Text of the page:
I have “done my time," as my dad put it.  After Anneliese died I struggled to make sense of it.  When you can’t fix your child you try to fix other things, things that you think are within your control. After Anneliese died I was struggling to walk again because of a blood clot that was a complication of pregnancy (which almost cost me my life too).  My Aunt Sandi organized us into a team for the March of Dimes Walk for Babies.  And so I walked.  This small beginning of walking again turned into an annual event and every year we raised thousands of dollars for babies and their families in Wyoming.  I organized the walk every year, almost obsessively.  In memory of Anneliese but also because I was, and am, so grateful for my two 'babies' that are here and most of all - to help other families. But there came a point when organizing the walk was like opening a deep wound every year and so I let it go….
Then somewhere along the way I started reaching out to parents in our community who had lost a child.  I ended up leading the local chapter of The Compassionate Friends, a national grief support group for parents, grandparents and siblings.  I wanted to bring people together to support each other and ease the suffering that only grieving parents know.  But going back to my dad's advice, he could see what I couldn’t – that I couldn’t "fix" everyone and that trying to fix things was not going to bring my daughter back.  It’s not that I gave up but that I finally realized that it is okay for me to move past that part of my grief.  It’s not a letting go of Anneliese, or her memory, but an opening up for other things of this world.

A few months ago I asked a mentor/friend  for advice when I was thinking of stepping down from The Compassionate Friends. She said, about her decision to step down as leader years ago: “it’s not who I am anymore.”  And then she told me, “Go and be happy.” 
So this is me, learning to “go and be happy.”  It’s time. 

Sunday, December 27, 2015

Deafness - Giving in vs. Giving Up

I think I'm going through the five stages of grief, but with my deafness.  About a month ago I was seesawing between anger and a deep sadness -- about the time that I realized I can no longer hear people who stop at my office door to talk.  I'm not sure why, but I seem to be losing my hearing at an alarming rate.  My hearing loss is classified as being "moderately severe" to "severe" in both ears with my speech understanding teetering on the 'not functional' edge.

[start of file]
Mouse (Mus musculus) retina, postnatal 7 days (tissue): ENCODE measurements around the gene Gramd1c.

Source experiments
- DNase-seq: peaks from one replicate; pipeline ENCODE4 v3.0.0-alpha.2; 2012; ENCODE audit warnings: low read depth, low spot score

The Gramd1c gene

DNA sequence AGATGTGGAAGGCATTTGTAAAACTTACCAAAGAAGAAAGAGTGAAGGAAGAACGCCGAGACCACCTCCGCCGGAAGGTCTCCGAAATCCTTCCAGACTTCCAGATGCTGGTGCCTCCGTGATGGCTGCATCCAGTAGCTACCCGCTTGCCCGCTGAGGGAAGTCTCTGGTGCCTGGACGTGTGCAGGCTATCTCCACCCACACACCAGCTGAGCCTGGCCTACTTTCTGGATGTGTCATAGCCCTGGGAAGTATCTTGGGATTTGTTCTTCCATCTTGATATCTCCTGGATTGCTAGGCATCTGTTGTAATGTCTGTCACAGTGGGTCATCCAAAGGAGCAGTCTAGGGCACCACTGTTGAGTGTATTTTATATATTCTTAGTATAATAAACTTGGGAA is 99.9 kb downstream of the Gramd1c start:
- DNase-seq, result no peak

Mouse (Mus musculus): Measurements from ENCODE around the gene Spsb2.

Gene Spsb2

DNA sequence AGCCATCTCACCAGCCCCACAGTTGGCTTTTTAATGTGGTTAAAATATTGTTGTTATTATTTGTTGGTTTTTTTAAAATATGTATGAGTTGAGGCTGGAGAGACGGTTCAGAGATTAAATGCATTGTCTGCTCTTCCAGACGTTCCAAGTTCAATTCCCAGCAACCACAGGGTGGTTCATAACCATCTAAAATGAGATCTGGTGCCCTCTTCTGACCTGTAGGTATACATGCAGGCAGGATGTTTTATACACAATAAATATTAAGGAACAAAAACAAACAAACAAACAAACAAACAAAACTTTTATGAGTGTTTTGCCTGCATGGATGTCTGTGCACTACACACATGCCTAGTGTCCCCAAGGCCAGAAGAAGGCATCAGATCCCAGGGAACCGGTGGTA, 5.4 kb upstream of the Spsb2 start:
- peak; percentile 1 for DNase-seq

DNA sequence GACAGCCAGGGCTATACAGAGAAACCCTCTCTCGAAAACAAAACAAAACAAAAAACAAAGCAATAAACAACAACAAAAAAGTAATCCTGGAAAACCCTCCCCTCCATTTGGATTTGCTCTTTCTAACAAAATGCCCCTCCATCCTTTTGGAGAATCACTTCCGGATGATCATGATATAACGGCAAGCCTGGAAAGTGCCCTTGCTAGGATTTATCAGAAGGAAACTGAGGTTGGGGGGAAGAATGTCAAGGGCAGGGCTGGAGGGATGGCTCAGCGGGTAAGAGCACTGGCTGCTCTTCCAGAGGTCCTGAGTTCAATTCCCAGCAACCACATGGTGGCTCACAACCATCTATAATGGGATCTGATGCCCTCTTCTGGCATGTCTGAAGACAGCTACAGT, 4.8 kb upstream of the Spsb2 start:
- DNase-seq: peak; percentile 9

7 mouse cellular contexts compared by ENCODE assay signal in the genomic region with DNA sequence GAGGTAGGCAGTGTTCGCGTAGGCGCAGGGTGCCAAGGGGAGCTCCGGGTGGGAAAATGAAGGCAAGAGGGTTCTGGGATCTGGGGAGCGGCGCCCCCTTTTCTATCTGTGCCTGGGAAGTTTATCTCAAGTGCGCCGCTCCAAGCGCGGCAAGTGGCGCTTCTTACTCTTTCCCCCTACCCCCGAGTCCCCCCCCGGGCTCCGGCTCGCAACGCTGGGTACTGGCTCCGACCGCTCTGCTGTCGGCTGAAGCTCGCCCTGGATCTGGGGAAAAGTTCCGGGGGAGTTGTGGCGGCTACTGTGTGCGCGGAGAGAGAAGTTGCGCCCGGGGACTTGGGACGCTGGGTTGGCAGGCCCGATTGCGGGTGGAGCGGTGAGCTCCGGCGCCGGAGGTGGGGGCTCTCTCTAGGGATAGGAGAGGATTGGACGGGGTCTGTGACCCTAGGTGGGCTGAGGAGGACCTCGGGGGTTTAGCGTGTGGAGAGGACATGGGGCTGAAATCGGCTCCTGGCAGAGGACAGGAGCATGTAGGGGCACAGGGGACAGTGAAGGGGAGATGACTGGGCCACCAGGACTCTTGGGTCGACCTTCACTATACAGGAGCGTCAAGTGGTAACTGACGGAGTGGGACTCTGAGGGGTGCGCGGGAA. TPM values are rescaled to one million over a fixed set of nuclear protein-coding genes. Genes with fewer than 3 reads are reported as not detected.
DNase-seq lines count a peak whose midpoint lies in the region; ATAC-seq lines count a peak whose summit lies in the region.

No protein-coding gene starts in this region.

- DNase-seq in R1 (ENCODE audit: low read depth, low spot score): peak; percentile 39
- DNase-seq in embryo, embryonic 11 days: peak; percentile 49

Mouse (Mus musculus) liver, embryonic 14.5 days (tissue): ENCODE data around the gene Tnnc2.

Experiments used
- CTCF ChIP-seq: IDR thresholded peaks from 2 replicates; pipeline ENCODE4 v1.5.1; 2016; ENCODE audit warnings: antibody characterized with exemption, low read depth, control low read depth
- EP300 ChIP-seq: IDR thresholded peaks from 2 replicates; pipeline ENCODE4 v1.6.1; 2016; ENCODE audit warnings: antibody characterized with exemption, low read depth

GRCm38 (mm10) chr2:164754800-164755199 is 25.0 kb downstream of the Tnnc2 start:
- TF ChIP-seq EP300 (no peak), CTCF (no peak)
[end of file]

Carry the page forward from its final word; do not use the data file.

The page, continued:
Yesterday I came to a realization - which I hope means that I am starting the "acceptance" phase. I was out riding bikes with friends and missed most of the conversations.   Because I was feeling tired  I sort of gave in.  I just didn't have any leftover energy to devote to hearing.  I found that by giving in I was content to simply enjoy their company. I was sprawled on a rock in the winter sunshine drinking a beer so really, what could be better?

Also, I didn't feel like burdening them with constant "whats??" and "I'm sorry I didn't get that."   I can hear laughter and even though I'm not hearing the joke - some days that's enough.  Every day I'm working on patience and gratitude.  It's an uphill battle as I'm the least patient person you'll ever meet, just ask my family...

In 2016 I'm going to work on the acceptance thing but also try to take charge.  I'm getting a captioned phone for one.  I will also try to go easy on myself - sometimes giving in (taking a break) is not the same as giving up.

Friday, December 25, 2015

Rumi today

I am so close, I may look distant.
So completely mixed with you, I may look separate.
So out in the open, I appear hidden.
So silent, because I am constantly talking with you.
~ Rumi 

Saturday, October 3, 2015

White Rim in a Day - Canyonlands National Park

I was invited by a dear friend to join her and two other friends to ride the White Rim in a day (WRIAD).  I was plenty intimidated - the White Rim Trail is a 103-mile loop on a jeep road through Canyonlands National Park. We did 85 miles by cutting off the boring pavement section.